As the coronavirus pandemic picked up speed in the early part of March, consumers flooded into grocery stores to stock up on food and basic goods. Sales went from virtually flat to almost 79% growth year over year as the coronavirus outbreak was declared a pandemic.
While supermarket sales remain elevated from the levels seen before the crisis began, consumers who fled restaurants to cook meals at home are now returning to their favorite dining spots -- only now they're having their food delivered.
Change at a moment's notice
Data from Earnest Research, which analyzes anonymized credit and debit card purchasing data from millions of consumers, shows that for the week ending March 18, year-over-year sales for third-party delivery companies like DoorDash, Grubhub (GRUB), and Uber (UBER -4.70%) Eats rose 13.7%, a 10 percentage point decline from the week before.
However, just seven days later, after most states ordered all restaurants to open only for takeout or delivery orders, the delivery apps saw their business surge. Sales rose almost 20 percentage points higher from the week before to record a 33% year-over-year gain.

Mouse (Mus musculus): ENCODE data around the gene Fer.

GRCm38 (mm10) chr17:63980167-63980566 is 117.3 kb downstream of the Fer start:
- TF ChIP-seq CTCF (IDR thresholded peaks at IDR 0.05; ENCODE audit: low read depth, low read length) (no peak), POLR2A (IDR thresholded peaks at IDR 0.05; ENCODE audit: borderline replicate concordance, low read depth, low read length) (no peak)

The big winner in third-party delivery was DoorDash, which saw sales for the week ending March 25 rocket 72% higher from the year-ago period (and up 32 percentage points from the week before), while Grubhub and its affiliated Seamless service saw only 7% year-over-year growth, barely above its performance the prior week.
Both Uber Eats and Postmates fared significantly better than Grubhub, posting 26% and 13% gains, respectively.
While the grocery and restaurant landscape has changed considerably over the past month, there's good reason to believe that third-party delivery services will continue to see growth. It's also clear that some services will be dashing forward while others are left behind.